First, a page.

Awareness Efforts Focus on Brain Cancer And SSDI Provides A Lifeline
No one wants to hear the diagnosis that they have a brain tumor. Unfortunately, nearly 1 million Americans are estimated to be living with a brain tumor, and this year alone, more than 94,000 people will receive a primary brain tumor diagnosis, according to the National Brain Tumor Society (NBTS). While approximately 72% of all brain tumors are benign, about 28% are malignant and “brain tumors can have lasting and life-altering physical, cognitive and psychological impacts on a patient’s life,” explains the NBTS.
Social Security Disability Insurance (SSDI) can be a lifeline for individuals who must stop working because of a brain tumor or brain cancer diagnosis.
This May, organizations such as NBTS and the American Association for Cancer Research (AACR) are joining other advocates to build awareness for brain tumor and brain cancer, with a focus on raising funds for research and treatment, and to support the broader community of individuals who are living with this disease or facing diagnosis.
The National Cancer Institute reports that nearly 25,000 people in the U.S. are expected to be diagnosed with brain and other types of nervous system cancers in 2023.
While we may have a general understanding of brain tumors and brain cancer, the AACR explains that there are several types of brain and spinal cord tumors caused by an abnormal growth of cells. They may be benign or malignant. As they grow, they press on nearby areas of the brain, often causing that part of the brain to cease working as it should.
Tumors that start in the brain — primary brain tumors — may spread to other parts of the brain or to the spine, but rarely spread to other areas of the body, according to the AACR. Metastatic brain tumors — more common than primary brain tumors — typically start elsewhere in the body and spread to one or more parts of the brain. Approximately 50% of metastatic brain tumors result from lung cancer.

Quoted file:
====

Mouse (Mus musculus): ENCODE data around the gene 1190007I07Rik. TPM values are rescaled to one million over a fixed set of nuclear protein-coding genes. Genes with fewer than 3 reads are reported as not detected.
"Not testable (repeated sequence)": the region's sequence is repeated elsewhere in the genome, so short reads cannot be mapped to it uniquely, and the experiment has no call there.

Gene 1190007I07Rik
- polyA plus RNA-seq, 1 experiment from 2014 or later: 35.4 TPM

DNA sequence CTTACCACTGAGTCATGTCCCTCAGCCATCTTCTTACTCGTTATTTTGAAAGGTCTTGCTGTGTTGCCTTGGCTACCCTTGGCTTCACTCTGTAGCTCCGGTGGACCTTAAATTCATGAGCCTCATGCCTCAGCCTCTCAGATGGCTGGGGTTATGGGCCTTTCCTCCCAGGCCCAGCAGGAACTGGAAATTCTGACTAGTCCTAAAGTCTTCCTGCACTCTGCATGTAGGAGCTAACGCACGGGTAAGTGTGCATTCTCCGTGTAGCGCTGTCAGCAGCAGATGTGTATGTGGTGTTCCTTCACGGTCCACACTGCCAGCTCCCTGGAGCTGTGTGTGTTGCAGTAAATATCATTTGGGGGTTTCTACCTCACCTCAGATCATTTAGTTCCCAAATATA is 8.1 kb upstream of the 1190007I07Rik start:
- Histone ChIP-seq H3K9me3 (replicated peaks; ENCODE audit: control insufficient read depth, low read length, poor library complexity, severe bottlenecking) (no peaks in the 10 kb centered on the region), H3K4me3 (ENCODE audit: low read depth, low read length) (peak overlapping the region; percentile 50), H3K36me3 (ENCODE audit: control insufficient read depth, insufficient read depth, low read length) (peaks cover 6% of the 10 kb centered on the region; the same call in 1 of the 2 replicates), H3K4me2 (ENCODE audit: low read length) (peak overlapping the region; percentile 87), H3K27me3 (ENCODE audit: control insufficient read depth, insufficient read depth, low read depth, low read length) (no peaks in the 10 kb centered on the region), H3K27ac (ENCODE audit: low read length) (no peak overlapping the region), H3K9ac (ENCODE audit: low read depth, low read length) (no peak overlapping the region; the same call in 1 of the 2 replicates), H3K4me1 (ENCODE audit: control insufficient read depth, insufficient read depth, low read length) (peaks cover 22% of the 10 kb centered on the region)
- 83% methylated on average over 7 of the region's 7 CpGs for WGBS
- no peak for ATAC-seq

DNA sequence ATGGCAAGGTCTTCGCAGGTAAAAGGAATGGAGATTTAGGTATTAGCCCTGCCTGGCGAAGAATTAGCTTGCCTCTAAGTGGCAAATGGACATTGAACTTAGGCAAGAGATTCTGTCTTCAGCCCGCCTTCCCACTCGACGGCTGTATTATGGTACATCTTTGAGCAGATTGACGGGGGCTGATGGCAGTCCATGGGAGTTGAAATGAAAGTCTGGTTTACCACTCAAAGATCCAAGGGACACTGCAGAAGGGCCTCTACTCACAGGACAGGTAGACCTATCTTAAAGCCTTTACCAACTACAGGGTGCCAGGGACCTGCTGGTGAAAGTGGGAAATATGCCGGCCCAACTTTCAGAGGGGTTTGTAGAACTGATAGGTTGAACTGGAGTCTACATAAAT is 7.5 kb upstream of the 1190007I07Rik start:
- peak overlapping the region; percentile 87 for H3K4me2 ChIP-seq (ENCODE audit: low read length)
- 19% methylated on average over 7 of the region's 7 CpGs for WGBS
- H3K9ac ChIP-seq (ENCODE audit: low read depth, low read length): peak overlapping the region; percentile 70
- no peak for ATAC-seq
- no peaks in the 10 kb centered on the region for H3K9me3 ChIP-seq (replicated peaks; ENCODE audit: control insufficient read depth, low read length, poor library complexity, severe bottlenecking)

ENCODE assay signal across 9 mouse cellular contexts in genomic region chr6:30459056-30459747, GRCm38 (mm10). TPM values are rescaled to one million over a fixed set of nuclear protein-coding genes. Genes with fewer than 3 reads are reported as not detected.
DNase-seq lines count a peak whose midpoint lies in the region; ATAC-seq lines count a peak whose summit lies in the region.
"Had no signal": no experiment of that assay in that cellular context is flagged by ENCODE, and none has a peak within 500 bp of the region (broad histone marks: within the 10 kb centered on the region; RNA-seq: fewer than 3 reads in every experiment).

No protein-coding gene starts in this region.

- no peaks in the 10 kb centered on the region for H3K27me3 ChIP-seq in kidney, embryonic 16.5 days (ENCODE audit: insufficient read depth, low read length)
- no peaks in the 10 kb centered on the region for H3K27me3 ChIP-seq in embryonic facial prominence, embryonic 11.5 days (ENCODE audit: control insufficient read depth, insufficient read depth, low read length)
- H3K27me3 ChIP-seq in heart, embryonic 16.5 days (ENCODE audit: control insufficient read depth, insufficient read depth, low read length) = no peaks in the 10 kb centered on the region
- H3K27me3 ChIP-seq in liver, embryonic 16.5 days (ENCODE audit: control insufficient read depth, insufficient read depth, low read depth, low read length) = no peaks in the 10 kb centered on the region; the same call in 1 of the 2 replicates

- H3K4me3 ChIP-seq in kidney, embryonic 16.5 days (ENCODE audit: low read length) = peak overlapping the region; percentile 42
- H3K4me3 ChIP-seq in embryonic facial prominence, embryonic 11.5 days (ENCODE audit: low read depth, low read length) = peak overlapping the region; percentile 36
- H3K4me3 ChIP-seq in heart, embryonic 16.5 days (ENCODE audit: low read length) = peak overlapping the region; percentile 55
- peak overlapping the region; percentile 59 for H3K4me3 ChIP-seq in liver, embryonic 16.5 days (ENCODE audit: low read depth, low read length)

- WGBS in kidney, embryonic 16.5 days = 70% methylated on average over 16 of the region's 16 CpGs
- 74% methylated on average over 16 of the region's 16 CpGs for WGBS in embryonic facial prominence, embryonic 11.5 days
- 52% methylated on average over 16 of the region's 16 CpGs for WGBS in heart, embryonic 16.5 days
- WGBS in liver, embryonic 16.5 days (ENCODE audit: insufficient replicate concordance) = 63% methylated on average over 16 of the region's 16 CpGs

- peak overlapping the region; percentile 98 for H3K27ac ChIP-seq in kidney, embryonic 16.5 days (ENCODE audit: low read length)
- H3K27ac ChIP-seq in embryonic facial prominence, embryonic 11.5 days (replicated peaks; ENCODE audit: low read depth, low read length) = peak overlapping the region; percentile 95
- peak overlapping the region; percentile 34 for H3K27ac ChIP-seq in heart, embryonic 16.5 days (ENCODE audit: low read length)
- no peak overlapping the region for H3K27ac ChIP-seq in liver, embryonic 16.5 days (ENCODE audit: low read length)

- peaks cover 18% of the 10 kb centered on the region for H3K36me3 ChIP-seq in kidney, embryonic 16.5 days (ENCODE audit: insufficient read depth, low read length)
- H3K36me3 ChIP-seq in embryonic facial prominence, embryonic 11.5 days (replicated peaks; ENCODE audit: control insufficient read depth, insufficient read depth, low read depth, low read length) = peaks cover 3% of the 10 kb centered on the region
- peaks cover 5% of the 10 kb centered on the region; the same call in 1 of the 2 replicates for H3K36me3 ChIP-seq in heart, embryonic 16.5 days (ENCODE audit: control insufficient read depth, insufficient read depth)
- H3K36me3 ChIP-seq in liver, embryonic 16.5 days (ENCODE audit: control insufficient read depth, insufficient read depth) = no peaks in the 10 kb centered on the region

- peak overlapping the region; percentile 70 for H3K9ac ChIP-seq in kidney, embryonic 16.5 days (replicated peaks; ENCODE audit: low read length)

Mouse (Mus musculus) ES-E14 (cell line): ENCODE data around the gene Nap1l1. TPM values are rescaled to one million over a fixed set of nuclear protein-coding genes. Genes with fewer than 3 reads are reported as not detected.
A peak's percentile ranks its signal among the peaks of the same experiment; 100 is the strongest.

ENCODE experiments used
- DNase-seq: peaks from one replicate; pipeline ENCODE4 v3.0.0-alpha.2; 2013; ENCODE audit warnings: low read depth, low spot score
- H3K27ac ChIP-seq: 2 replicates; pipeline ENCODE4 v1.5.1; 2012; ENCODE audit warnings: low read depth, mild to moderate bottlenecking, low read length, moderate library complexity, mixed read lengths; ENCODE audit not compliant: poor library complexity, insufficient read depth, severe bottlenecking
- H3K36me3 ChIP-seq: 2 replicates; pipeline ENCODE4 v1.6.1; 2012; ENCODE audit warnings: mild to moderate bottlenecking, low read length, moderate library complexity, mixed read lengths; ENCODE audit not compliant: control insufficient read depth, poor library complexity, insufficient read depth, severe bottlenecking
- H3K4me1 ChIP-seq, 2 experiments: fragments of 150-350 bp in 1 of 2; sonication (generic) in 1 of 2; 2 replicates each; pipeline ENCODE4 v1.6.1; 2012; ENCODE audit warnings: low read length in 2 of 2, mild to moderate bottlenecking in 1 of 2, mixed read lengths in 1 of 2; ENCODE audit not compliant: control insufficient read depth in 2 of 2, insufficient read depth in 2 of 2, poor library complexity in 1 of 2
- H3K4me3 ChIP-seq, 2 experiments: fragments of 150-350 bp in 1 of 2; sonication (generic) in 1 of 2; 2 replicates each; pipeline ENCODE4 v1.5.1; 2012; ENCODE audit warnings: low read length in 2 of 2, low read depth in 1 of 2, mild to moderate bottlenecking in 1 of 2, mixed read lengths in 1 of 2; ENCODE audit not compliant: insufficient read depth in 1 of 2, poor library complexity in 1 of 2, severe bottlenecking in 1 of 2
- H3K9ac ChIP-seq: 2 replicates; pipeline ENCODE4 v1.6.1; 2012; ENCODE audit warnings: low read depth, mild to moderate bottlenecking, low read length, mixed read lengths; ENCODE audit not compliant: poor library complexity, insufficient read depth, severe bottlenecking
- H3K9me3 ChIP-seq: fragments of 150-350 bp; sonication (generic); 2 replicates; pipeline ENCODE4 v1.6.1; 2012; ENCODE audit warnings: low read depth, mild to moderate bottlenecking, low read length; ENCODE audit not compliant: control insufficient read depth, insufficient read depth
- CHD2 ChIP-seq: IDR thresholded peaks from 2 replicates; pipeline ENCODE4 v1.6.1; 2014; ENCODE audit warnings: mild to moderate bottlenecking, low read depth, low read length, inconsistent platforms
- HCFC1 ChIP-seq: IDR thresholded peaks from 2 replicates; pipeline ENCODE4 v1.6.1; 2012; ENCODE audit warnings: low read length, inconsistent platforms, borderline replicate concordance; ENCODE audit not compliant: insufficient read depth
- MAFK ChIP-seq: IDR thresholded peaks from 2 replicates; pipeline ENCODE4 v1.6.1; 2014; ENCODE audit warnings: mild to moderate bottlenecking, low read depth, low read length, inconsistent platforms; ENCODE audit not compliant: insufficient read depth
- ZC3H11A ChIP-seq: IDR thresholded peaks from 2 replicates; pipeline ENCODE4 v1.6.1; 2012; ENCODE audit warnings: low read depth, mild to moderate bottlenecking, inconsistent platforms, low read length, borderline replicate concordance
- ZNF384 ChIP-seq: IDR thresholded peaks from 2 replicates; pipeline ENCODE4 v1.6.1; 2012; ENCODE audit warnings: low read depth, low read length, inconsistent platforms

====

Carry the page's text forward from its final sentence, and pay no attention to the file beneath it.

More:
The Social Security Administration includes forms of brain cancer or brain tumors in its list of Compassionate Allowances (CAL) for those individuals who apply for disability benefits. These critical conditions are accelerated for quicker SSDI benefit approval.
For more than 39 years, Allsup professionals have helped people with disabilities and serious illnesses or conditions understand the complex SSDI process and secure the benefits they have earned while working. One of the first steps we take is to determine whether someone’s condition is on the Compassionate Allowance list. We then gather all the required medical information, work history and evidence of how their illness has impacted their daily life to build the best case for disability claim approval.
While they await approval, SSDI applicants can turn to Allsup’s exclusive offering, Disability Financial SolutionsSM, for help with financial issues, including credit card and medical bills, food, utility and prescription drug expenses, and even mortgage or rent payments.
Since 1984, Allsup has helped over 375,000 customers receive the SSDI benefits they have earned while working. Now, Allsup can also help relieve the financial stress that may come while waiting for disability benefit approval.
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